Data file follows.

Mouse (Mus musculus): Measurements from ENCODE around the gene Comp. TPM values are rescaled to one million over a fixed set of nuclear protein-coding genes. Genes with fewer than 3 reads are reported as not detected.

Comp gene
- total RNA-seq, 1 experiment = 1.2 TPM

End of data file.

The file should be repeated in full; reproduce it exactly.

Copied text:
Mouse (Mus musculus): Measurements from ENCODE around the gene Comp. TPM values are rescaled to one million over a fixed set of nuclear protein-coding genes. Genes with fewer than 3 reads are reported as not detected.

Comp gene
- total RNA-seq, 1 experiment = 1.2 TPM